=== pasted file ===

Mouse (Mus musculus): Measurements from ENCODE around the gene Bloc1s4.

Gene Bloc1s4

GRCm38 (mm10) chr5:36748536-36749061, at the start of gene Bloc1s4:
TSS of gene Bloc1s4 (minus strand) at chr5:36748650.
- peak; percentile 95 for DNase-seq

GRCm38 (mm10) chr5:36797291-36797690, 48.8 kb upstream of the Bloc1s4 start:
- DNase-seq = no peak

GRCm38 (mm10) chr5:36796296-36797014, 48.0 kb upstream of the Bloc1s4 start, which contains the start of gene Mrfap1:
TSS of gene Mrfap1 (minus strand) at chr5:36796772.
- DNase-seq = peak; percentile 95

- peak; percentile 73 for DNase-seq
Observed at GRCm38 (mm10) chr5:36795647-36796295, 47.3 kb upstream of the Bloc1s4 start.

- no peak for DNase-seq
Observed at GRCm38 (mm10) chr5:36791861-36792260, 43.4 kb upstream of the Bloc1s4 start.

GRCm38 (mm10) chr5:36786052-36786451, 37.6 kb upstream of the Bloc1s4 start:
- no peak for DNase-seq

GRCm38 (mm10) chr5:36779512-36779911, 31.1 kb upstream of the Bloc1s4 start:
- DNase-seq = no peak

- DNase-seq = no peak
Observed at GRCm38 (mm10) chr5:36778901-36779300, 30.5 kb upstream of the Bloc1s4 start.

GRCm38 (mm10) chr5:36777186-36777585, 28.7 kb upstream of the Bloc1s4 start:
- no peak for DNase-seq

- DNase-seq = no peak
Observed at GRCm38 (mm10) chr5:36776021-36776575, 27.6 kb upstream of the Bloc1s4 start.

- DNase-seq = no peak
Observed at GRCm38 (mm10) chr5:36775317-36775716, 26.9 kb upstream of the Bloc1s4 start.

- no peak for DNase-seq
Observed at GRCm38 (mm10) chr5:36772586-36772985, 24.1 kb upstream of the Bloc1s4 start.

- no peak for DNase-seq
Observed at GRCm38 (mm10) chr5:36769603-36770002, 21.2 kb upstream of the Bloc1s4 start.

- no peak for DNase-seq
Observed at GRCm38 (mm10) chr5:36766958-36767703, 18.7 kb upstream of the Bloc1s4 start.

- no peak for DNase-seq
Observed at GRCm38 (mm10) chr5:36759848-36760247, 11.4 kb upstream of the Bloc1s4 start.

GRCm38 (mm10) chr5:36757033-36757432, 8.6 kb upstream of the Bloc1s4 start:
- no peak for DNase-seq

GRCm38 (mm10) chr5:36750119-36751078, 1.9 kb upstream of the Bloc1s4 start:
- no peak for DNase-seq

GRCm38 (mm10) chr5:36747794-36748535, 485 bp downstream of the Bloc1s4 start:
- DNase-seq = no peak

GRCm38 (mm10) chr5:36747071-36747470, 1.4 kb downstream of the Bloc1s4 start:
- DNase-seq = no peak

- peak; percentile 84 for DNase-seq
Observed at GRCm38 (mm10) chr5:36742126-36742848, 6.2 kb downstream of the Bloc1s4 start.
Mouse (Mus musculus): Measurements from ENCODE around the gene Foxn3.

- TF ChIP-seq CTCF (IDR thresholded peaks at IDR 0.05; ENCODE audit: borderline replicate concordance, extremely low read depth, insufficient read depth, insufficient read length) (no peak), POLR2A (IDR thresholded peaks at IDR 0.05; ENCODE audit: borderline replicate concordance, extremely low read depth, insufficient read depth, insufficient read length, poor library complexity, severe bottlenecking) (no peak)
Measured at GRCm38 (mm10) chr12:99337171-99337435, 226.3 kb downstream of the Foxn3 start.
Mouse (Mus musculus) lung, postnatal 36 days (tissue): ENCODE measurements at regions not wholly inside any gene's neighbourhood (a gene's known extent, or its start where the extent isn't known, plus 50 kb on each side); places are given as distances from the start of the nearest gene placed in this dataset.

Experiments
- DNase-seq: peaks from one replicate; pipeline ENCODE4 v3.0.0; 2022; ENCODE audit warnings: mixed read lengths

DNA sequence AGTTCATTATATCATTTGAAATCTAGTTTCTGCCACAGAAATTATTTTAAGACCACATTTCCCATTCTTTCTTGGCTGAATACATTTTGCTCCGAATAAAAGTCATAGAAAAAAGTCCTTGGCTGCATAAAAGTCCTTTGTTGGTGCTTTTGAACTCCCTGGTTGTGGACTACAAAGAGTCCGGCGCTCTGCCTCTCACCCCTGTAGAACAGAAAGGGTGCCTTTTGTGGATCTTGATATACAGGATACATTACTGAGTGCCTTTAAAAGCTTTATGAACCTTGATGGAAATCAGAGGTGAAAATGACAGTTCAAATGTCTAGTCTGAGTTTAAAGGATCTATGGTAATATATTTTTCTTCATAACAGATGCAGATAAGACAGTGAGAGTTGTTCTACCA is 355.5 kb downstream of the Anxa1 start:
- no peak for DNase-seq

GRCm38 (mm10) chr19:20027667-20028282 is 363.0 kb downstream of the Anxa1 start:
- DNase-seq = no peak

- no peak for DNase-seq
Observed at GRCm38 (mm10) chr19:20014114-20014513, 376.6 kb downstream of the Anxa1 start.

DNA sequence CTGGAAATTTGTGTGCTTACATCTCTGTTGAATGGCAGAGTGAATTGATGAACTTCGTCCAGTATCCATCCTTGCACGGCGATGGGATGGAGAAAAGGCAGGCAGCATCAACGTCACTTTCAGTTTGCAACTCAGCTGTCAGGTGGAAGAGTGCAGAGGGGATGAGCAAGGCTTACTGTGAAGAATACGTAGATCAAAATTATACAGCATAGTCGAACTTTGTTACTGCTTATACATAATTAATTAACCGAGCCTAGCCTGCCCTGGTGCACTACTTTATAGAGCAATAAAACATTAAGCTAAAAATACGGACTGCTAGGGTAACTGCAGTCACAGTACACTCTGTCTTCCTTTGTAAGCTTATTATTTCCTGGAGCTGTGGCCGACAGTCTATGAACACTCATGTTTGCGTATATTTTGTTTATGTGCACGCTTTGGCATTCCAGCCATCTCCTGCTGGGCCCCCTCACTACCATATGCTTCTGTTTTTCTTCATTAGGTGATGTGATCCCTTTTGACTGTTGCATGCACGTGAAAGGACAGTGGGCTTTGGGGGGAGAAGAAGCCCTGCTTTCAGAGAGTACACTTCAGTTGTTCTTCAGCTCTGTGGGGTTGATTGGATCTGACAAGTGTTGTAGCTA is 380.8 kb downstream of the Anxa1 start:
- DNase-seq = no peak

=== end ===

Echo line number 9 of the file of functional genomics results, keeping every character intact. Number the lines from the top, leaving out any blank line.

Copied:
TSS of gene Mrfap1 (minus strand) at chr5:36796772.